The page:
Coffee and tea drinkers have a tendency to cup both hands around their mugs in order to warm them. It’s a personal, very human gesture of thanks that is repeated on cold mornings the world over, an expression of appreciation for whatever hot and restorative thing has just arrived. In Florence, designer Sabrina Fossi has created a vessel for such moments. These ergonomic beauties with hand inserts are hand-made in the nearby town of Montelupo. They’re currently selling online for €44.00.
Love ‘em or hate ‘em, Vancouver’s strip clubs are endangered species. Where once there were very many, now there are very few. This limited edition list shirt “celebrates the No. 5 Orange’s endurance and longevity in a climate where other clubs of the same nature are dropping off like, well, stripper clothes.” It was a collaboration between Gastown’s Sharks + Hammers, the infamous No.5 Orange at Main & Powell, and the good folks at Hornby’s Dipt.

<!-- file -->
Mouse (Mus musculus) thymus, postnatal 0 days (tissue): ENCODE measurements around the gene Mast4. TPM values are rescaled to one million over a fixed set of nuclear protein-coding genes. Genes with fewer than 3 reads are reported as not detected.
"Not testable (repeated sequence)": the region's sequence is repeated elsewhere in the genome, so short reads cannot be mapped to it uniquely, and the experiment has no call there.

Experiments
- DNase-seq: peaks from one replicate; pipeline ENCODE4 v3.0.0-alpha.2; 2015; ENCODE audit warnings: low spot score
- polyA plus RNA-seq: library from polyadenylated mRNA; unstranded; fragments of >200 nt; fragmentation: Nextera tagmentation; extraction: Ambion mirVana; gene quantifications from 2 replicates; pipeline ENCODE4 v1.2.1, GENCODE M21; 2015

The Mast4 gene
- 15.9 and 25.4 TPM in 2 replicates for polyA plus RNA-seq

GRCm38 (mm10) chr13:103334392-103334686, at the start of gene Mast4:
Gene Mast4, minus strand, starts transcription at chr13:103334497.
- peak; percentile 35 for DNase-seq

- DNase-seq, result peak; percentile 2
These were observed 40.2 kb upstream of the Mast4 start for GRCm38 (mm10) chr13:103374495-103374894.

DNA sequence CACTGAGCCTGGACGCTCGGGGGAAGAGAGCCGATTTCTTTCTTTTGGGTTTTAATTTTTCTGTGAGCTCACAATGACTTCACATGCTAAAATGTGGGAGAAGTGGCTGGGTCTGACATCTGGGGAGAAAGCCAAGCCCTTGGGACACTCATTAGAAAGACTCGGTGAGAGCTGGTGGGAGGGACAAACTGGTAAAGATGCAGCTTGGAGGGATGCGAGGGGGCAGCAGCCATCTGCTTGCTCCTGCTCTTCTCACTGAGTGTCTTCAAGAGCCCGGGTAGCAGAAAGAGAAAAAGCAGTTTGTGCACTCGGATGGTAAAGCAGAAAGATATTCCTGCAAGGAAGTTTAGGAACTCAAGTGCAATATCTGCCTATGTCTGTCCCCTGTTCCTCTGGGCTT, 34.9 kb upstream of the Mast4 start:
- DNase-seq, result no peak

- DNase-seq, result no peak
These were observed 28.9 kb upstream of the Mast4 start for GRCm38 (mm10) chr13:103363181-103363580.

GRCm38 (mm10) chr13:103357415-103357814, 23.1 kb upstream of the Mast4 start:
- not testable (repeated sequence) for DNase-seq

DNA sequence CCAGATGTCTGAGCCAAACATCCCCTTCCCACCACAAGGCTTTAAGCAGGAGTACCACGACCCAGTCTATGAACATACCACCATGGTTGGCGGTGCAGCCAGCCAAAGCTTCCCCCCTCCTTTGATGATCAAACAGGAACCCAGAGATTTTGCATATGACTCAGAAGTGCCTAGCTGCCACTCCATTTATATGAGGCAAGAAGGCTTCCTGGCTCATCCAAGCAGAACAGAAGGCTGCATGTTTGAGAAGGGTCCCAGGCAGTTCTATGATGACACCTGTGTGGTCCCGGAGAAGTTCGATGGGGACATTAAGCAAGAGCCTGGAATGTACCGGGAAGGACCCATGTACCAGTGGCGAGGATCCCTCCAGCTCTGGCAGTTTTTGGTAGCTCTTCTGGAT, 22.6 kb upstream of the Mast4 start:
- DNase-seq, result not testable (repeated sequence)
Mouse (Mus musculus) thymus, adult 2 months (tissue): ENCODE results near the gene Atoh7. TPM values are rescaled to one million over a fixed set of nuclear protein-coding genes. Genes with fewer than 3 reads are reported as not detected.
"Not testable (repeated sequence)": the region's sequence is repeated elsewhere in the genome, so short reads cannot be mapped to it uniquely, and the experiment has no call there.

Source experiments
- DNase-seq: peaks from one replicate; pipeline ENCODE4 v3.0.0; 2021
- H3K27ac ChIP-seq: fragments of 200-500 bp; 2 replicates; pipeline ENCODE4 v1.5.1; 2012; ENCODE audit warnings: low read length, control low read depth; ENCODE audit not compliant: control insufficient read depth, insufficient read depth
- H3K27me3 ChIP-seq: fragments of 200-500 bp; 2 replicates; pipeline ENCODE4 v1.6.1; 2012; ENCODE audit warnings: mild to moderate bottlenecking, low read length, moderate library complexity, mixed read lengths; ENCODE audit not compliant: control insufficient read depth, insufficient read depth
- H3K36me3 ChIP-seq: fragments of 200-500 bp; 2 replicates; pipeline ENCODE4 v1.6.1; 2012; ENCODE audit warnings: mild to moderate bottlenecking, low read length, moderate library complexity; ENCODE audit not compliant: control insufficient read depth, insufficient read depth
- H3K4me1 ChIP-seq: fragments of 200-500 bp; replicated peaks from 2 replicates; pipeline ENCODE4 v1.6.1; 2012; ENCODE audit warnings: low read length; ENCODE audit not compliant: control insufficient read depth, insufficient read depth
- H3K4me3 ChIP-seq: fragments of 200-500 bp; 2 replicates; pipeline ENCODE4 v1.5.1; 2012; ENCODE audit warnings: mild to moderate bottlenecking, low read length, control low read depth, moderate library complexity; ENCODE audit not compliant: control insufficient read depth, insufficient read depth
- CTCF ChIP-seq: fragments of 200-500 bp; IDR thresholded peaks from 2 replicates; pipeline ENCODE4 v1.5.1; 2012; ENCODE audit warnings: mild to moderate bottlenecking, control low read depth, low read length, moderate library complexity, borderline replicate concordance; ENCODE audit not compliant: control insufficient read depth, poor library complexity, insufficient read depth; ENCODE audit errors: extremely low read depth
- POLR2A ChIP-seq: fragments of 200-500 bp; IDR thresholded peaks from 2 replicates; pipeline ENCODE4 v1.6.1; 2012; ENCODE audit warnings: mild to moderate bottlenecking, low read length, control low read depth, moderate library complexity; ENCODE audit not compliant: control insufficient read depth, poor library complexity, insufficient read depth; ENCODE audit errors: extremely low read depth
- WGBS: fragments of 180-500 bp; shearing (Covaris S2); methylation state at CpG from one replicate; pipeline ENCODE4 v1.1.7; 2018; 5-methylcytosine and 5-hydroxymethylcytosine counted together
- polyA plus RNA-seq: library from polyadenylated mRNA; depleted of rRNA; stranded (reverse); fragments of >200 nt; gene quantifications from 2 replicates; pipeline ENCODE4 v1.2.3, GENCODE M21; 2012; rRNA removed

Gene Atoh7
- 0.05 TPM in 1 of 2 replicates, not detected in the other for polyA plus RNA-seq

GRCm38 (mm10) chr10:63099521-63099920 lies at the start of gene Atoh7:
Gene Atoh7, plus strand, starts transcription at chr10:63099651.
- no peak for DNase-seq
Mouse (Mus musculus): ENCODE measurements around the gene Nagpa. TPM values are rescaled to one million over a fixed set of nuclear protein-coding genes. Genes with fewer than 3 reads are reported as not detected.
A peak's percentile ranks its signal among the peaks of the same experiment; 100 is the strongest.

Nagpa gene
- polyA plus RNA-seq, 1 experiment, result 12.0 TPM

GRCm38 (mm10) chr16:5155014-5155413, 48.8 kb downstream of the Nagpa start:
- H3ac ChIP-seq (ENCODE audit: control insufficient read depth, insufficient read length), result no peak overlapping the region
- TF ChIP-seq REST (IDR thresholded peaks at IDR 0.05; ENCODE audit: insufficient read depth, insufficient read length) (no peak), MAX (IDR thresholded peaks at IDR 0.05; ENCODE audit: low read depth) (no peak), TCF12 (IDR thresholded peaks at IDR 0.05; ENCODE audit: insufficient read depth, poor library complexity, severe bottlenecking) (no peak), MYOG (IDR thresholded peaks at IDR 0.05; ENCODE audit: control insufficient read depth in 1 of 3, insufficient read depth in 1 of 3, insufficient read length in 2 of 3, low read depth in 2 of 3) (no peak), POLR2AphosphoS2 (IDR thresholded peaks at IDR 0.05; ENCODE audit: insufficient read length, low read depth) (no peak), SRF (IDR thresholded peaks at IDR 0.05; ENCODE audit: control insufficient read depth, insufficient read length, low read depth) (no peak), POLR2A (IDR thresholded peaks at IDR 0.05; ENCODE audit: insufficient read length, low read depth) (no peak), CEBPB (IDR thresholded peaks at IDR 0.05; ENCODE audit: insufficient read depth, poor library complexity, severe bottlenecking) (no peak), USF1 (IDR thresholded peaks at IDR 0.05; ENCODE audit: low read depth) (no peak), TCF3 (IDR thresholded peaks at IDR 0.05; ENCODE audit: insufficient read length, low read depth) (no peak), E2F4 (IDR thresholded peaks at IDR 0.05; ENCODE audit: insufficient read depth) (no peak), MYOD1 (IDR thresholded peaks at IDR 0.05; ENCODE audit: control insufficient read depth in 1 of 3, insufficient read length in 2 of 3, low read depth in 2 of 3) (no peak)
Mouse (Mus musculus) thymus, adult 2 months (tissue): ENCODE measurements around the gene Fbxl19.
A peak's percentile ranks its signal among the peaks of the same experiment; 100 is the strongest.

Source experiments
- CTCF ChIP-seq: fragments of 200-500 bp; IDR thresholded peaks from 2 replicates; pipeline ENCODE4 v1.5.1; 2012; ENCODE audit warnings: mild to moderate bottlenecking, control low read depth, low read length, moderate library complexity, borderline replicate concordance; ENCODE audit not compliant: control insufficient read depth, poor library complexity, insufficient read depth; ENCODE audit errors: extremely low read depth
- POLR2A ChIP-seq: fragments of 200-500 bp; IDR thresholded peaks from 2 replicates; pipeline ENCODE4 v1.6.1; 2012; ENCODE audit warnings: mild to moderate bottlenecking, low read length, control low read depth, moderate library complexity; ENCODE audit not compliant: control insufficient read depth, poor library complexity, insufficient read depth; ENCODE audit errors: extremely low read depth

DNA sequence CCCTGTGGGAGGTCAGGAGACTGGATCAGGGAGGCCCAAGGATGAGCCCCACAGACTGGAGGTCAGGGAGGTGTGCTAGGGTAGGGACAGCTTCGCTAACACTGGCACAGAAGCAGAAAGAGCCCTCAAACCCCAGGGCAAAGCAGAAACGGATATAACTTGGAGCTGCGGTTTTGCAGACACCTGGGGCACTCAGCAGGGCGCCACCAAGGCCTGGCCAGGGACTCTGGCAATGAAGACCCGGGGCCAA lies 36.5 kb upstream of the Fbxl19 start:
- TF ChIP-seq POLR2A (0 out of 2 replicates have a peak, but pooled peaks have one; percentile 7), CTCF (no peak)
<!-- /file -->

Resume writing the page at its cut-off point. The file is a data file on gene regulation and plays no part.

(via) Though it doesn’t come all that close to Dick Proenneke’s “Alone In The Wilderness” masterpiece of a cabin, “The Watershed” – a tiny writer’s retreat in the wilds of Oregon – is nevertheless totally covet-worthy. It was designed by architect Erin Moore for her mother, nature writer and university professor Kathleen Dean Moor, in 2007. The 70 sqft room is framed in prefab steel and made out of red cedar and glass.